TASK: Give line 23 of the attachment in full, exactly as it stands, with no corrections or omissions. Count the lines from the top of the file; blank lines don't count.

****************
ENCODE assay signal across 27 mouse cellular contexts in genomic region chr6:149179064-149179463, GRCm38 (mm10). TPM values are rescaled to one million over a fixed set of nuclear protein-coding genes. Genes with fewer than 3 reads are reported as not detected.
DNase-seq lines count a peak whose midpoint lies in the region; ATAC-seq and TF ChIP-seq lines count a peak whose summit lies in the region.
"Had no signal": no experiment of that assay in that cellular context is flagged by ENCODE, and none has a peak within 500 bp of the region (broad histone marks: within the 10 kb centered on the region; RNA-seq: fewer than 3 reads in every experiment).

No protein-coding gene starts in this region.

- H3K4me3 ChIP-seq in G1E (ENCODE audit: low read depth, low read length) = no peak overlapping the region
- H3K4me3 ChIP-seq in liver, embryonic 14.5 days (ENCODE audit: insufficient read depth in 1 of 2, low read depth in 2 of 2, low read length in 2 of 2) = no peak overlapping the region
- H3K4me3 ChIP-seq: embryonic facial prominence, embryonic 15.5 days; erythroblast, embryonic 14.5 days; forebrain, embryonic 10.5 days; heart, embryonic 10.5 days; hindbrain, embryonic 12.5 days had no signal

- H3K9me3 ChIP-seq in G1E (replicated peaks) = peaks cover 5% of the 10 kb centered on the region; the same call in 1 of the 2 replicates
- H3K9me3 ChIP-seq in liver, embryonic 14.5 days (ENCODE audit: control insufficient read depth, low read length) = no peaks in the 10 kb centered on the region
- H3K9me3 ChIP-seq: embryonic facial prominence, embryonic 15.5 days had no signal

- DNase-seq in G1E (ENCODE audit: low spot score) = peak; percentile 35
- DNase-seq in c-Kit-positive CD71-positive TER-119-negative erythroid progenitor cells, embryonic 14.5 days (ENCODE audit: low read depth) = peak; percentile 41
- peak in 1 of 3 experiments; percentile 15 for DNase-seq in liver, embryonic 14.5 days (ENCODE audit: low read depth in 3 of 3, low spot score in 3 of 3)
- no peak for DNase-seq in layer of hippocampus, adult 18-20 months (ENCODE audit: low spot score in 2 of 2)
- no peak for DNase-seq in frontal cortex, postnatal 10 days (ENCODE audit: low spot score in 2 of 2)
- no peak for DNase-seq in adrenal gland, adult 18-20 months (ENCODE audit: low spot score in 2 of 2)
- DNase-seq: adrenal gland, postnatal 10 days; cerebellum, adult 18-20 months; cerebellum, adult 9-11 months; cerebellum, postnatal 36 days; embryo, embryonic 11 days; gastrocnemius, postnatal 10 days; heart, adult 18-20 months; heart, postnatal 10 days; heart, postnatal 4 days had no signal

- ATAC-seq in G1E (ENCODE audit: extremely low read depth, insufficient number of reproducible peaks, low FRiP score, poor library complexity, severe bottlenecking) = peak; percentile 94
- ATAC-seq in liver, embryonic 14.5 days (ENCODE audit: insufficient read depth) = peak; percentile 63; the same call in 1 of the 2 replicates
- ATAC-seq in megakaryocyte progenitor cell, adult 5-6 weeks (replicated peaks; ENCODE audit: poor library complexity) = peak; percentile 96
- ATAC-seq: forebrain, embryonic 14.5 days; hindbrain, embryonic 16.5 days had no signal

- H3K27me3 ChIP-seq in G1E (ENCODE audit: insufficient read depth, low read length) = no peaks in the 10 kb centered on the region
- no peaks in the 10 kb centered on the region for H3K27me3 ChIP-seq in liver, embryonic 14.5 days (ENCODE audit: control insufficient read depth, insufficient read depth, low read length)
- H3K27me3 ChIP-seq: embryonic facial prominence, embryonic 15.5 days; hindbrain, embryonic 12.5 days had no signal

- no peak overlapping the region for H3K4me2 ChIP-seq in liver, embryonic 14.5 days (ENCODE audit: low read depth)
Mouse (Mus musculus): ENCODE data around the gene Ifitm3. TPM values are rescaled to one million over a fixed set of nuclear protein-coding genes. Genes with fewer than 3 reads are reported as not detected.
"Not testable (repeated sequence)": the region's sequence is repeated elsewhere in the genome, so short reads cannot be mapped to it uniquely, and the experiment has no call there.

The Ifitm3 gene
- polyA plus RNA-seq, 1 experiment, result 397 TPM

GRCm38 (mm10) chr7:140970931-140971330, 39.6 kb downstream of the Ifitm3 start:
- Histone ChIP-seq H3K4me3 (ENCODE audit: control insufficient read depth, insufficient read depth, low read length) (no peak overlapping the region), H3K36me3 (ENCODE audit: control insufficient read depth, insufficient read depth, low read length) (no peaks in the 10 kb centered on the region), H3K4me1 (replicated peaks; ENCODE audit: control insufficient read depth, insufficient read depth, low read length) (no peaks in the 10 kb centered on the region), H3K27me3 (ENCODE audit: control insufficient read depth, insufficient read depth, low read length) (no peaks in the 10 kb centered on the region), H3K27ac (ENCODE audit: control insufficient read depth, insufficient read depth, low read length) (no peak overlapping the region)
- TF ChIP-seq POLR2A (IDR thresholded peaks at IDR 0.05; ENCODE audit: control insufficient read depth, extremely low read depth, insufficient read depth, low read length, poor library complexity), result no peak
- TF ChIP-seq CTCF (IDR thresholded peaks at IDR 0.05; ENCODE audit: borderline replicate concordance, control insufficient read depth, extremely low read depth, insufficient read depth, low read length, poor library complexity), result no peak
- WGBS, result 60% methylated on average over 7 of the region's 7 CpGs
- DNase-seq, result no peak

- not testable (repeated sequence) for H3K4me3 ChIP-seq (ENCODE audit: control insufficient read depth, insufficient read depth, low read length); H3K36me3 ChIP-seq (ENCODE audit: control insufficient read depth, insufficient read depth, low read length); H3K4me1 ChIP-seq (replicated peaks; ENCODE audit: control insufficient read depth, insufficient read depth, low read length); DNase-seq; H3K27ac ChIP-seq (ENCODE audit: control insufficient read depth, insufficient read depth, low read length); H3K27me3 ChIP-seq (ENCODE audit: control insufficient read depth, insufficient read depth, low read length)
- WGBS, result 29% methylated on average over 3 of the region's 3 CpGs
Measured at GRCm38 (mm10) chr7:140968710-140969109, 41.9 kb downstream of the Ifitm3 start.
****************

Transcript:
- no peaks in the 10 kb centered on the region for H3K27me3 ChIP-seq in liver, embryonic 14.5 days (ENCODE audit: control insufficient read depth, insufficient read depth, low read length)